This article is part of a new series of features on the work of our wonderful SENCER community members. NCSCE staff have the pleasure of corresponding with so many of you on a regular basis and are aware your efforts, but we realize that most members of our community may only have access to information about these great initiatives at our national or regional events. This series allows us to share the ingenuity and dynamic work of NCSCE participants and their partners with all of our readers. Each month, we’ll talk with educators, administrators, students, and/or staff to learn how they have implemented the SENCER approach, and how it has impacted their campuses and communities.
This month, we’re speaking with Rachel Marlin, a rising senior chemistry major at Middle Tennessee State University, where she works with Dr. Judith Iriarte-Gross, Professor of chemistry and Director of the Women in STEM Center (WISTEM). Dr. Iriarte-Gross, a leader in the SENCER community, received the William E. Bennett Award for Extraordinary Contributions to Citizen Science from NCSCE in 2016 in recognition of her efforts. Ms. Marlin is Associate Director of the WISTEM Center. She has presented on her work at both the 2018 NCSCE Washington Symposium and the 2017 SENCER Summer Institute, as well as at a meeting of the American Chemical Society and during the MTSU College of Basic and Applied Science Day (pictured above). You can read the abstract for Ms. Marlin’s poster from the 2018 Washington Symposium on this page. Here, Ms. Marlin shares how she became involved with SENCER and the impact on her academic career and beyond. – Danielle Kraus Tarka
How did you get involved with SENCER activities at your University?
Marlin: I got involved with SENCER after taking an honors physical science class. The course was “SENCER based,” and at the beginning of the semester, I did not think the class would be too different from other classes. Around midterms, I realized this class was very different; it was a lot more work but it was very fun and much more rewarding. After I took that class, I became a mentee to the professor and have worked closely with her since. Working with Dr. Gross has saturated my academic career with the SENCER philosophy.
What projects have you been involved with?
Marlin: When I first worked with a SENCER class, our final project was to present research to fifth graders. My first project directly with SENCER was during the SSI 2017 at Stony Brook University. At the Summer Institute, I presented research I had been working on at my university. That same summer I presented a project at the American Chemical Society meeting in Washington, DC. Since then, I have been heavily involved with doing research on a classic CHEM 1010 course at MTSU. I meet with the class once a week where they do activities, and they take surveys before and after (SALG) so I can gauge what they learn, retain, and still want to learn.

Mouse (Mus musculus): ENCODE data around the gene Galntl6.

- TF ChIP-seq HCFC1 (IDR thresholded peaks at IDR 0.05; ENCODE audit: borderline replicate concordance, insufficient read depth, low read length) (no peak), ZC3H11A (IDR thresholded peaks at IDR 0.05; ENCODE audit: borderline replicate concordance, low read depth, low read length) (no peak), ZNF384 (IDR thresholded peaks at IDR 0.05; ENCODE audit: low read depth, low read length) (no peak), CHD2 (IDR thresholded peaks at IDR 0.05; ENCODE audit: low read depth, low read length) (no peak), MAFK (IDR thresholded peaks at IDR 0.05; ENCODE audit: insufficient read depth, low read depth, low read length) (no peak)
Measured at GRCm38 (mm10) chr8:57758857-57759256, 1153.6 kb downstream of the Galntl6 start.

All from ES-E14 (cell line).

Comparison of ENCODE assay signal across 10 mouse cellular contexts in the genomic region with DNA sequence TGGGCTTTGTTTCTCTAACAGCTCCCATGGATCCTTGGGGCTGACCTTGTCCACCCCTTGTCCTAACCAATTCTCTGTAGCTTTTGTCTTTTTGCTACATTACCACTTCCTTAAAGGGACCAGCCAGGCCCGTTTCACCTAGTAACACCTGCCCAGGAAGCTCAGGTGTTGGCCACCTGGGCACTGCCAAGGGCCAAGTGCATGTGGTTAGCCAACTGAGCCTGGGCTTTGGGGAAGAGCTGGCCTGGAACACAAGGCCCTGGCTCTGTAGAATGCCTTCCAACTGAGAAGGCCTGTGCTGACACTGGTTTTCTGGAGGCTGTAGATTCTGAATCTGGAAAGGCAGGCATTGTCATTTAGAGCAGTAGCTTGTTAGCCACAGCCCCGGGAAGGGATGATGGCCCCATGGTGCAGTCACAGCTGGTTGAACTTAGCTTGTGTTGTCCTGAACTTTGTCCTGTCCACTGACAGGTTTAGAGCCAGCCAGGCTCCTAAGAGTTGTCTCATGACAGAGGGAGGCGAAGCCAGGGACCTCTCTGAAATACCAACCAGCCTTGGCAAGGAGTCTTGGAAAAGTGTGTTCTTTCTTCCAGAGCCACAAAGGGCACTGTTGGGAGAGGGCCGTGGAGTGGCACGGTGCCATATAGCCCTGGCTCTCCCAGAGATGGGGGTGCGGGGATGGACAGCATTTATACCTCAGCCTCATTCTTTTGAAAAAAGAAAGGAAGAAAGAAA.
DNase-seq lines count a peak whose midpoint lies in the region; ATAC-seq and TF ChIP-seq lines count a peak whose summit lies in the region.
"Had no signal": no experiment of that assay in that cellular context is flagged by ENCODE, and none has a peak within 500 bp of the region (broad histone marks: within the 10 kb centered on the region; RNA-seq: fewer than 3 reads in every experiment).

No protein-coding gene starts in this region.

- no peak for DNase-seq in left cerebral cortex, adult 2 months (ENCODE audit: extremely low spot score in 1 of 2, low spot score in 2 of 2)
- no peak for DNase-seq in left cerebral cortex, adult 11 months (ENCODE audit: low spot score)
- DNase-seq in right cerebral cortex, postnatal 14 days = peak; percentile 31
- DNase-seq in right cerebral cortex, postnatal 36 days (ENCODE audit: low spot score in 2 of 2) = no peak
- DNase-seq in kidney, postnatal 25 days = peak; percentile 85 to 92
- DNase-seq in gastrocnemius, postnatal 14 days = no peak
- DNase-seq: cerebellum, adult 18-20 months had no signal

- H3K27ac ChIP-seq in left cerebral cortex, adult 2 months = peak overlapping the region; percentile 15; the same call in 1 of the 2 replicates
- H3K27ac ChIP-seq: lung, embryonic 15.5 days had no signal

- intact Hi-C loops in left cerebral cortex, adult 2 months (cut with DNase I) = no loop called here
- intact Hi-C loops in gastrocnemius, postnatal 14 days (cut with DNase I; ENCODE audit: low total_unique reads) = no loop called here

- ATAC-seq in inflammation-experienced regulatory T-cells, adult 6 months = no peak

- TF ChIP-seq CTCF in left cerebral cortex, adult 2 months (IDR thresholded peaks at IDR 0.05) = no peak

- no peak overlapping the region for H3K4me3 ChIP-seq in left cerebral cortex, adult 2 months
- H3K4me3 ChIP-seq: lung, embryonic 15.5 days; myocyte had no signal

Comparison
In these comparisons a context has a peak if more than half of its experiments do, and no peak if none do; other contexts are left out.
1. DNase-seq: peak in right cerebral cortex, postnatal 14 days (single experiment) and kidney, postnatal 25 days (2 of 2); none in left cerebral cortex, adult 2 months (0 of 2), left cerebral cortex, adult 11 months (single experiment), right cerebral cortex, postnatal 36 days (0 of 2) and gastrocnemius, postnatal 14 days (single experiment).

Recently, MTSU has opened the WISTEM (Women In STEM) Center, and I was honored to be given the title of Associate Director. Through this center, our mission is to offer any help possible to women in STEM, and we encourage all College of Basic and Applied Science students to get involved and be part of this larger movement, all to see a success in STEM!
A continuous project I am involved in is Expanding Your Horizons (EYH), which takes up a large space in my heart. EYH is an annual day-long event for middle and high school girls in Tennessee to come to the university and spend a day learning about STEM. We give them the opportunity to experience something they normally cannot during school. The girls go to workshops that are driven by faculty, Murfreesboro STEM professionals, and other women role models for these young girls. EYH gives girls the opportunity to express an interest in STEM and be free to ask questions. The atmosphere on campus that day is how I felt after I saw Wonder Woman – truly amazing and inspiring. It’s my favorite day of the year, for sure.
What impact has your involvement with these activities had on your college experience, and beyond?
Marlin: My involvement has impacted almost every aspect of my college career. I don’t know what I would do if I wasn’t involved with these. My involvement with these activities and organizations has improved my professionalism, my organization, my public speaking skills, and my research methods. They have also provided me with an amazing community that has a common mission to help women in STEM.
Thank you Rachel!